A point the show makes early on is that both the victims of the introductory brutal murders were not your typically nice girly-girls. Camille, the traumatised protagonist carrying a burden from her past was herself not a nice girl. Amma, her deceptive half-sister manipulates the nice girl act to defy her controlling mother. But perhaps the most incisive critique on the whole ‘Be a nice girl’ culture, in fact the whole ‘nice’ culture — nice folks, nice manners, nice homes, nice towns — comes in the form of Adora’s character and the manner in which beneath the whole veneer of nice, a whole town is complicit in damning secrets and not-so-nice acts. At one point early on in the show, Adora tells her firstborn Camille, with whom she has a strained relationship (to put it mildly), “I just want things to be nice with us but maybe I don’t know how..” Interestingly it is this very notion of ‘nice’ that becomes the most oppressive and deceptive experience of young Camille, and later Amma’s growing years.

This ‘Culture of Nice’ is in fact the pervasive ‘Culture of Silence’ that women all over the world, particularly in India, are all too familiar with. 

It takes different forms, but always towards the same goal — to silence the not-so-nice details of what the experiences; sometimes intimate experiences of women might be. This Culture of Silence is propagated from the child’s earliest experience of being parented by society in general. Amongst the values that girls receive in our early years — apart from those of being obedient, dutiful, respectful, homely — we also receive the twin headed Chimera in the form of shame and guilt.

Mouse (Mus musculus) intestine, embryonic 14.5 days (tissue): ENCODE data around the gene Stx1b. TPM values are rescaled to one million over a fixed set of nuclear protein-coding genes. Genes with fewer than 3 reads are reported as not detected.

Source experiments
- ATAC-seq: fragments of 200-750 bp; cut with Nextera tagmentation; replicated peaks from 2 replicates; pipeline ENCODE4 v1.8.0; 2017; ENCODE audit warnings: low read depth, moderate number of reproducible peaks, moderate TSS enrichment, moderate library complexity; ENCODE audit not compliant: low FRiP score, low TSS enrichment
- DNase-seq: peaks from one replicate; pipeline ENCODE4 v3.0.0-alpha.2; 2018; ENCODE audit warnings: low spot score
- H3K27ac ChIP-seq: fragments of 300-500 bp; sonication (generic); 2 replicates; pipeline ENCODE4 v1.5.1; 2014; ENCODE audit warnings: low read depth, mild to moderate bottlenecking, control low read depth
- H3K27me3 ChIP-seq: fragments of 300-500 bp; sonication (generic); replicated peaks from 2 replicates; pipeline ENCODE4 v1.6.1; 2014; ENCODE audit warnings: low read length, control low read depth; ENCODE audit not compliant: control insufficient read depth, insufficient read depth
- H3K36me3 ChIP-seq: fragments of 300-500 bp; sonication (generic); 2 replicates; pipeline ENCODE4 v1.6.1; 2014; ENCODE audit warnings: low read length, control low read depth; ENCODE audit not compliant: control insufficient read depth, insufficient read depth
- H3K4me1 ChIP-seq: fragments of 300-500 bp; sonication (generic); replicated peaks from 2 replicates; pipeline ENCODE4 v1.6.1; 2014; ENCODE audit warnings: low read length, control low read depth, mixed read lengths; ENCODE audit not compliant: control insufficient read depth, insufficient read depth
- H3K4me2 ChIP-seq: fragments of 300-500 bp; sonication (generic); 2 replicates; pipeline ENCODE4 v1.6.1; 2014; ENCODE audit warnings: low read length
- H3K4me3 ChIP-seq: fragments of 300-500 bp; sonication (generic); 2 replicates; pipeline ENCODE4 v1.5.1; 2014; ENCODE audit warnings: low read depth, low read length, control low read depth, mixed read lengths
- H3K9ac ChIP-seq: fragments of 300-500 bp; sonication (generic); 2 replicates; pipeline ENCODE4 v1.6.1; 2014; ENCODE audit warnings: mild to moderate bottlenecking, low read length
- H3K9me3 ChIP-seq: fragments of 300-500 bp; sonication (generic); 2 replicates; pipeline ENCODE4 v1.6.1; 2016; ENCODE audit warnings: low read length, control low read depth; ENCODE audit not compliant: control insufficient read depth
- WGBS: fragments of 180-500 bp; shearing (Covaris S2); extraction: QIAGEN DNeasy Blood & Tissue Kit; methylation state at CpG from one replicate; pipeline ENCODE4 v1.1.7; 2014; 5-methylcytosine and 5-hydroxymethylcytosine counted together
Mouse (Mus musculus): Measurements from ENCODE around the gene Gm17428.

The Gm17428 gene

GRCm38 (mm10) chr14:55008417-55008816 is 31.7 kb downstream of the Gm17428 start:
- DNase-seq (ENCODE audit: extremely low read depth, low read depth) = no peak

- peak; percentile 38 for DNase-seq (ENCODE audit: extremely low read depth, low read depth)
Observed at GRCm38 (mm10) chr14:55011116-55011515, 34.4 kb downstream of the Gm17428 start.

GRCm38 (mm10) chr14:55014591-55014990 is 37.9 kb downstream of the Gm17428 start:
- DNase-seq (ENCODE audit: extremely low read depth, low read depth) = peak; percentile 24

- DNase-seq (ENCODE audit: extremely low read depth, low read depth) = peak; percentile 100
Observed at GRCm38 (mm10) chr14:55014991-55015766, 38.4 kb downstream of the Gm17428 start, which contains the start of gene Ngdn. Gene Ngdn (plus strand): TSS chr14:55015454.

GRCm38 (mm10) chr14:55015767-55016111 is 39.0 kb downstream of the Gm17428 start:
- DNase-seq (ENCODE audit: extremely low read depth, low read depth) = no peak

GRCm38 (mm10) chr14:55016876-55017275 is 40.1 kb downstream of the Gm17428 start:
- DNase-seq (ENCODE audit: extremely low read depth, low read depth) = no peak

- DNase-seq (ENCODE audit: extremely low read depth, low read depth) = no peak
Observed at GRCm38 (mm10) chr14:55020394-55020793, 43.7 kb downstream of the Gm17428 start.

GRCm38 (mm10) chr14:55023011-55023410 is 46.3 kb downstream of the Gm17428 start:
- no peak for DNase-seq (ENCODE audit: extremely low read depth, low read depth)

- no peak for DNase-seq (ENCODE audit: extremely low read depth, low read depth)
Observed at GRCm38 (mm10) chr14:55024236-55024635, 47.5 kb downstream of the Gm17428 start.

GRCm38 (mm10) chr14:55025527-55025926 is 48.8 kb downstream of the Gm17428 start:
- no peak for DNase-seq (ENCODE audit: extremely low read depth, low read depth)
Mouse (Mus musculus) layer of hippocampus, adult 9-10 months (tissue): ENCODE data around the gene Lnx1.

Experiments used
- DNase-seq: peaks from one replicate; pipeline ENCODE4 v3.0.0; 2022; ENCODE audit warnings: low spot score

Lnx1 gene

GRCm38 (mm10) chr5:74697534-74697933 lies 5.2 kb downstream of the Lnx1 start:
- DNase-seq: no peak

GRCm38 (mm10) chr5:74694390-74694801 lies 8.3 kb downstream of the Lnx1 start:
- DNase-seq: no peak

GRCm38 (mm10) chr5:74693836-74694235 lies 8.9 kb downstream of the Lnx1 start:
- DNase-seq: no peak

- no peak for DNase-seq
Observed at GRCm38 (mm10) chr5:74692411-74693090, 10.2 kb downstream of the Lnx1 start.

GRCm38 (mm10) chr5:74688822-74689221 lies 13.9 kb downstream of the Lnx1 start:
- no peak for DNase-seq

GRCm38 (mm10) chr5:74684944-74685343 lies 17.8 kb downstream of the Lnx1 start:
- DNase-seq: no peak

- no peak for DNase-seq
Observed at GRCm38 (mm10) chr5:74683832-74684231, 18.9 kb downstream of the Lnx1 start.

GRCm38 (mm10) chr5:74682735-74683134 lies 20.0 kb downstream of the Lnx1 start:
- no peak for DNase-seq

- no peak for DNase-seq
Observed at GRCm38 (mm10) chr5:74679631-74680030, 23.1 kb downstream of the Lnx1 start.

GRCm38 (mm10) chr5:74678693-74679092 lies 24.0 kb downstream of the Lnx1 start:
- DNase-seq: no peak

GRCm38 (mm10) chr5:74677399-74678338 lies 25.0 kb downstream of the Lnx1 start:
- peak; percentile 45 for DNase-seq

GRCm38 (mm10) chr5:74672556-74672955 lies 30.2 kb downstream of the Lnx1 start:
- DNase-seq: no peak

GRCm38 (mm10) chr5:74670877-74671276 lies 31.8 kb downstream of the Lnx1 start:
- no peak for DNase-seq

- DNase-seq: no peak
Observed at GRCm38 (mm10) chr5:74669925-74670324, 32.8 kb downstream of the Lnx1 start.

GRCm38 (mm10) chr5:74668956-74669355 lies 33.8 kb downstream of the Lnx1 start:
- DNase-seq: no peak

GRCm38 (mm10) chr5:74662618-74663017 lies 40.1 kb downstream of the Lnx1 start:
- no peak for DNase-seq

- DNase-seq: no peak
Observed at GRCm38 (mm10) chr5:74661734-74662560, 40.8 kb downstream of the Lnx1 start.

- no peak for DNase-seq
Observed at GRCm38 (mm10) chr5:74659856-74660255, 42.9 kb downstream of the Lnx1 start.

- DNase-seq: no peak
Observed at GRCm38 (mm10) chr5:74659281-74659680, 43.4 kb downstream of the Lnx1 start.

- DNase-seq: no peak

“Have some shame!”

“Oh for shame!”

“Shameless!”

“Shameful!”

“Ashamed.”

“Do not bring shame upon…”

Different phrases in different languages, but always with the same implication. Shameful things happen to girls who are not nice and that brings ‘shame’ on the family or everyone associated with the girl. And nice folks do not talk about these things. Nice folks go on as if nothing has happened.

It is this culture of silence that women across the world today, are calling out in many different ways. Whether it is the #MeToo movement or a show like Sharp Objects; or on a lighter and happier note, even a film like Veere Di Wedding punctures this culture of silence, quite simply by refusing to be silenced and saying the not-nice things, or depicting the so called ‘unspeakable’ things that could happen to girls. By talking about the unspeakable, you rob it of the power to shame you; you disallow the ‘Culture of Nice’ to erase your experience. You stand up for yourself and you build your own identity.

And this to me is the most liberating aspect of being an actor, and even just a girl at a time when shows like Sharp Objects and Big Little Lies (another great show on Hotstar Premium), and films like Veere Di Wedding and Anaarkali Of Aarah are being made.

The next time I hear someone say, “Nice girls don’t do that!”, I know what I’m going to say — I don’t give a shit about nice. I’m just a girl! And that’s okay!

Swara is a an award winning actor of the Hindi film industry. Her last few films, including Veere Di Wedding, Anaarkali of Aaraah and Nil Battey Sannata have earned her both critical and commercial success. Swara is an occasional writer of articles and opinion pieces. The occasions are frequent :).

Watch the trailer of Sharp Objects here:

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This article was published by the Scroll marketing team with Swara Bhasker on behalf of Hotstar Premium and not by the Scroll editorial team.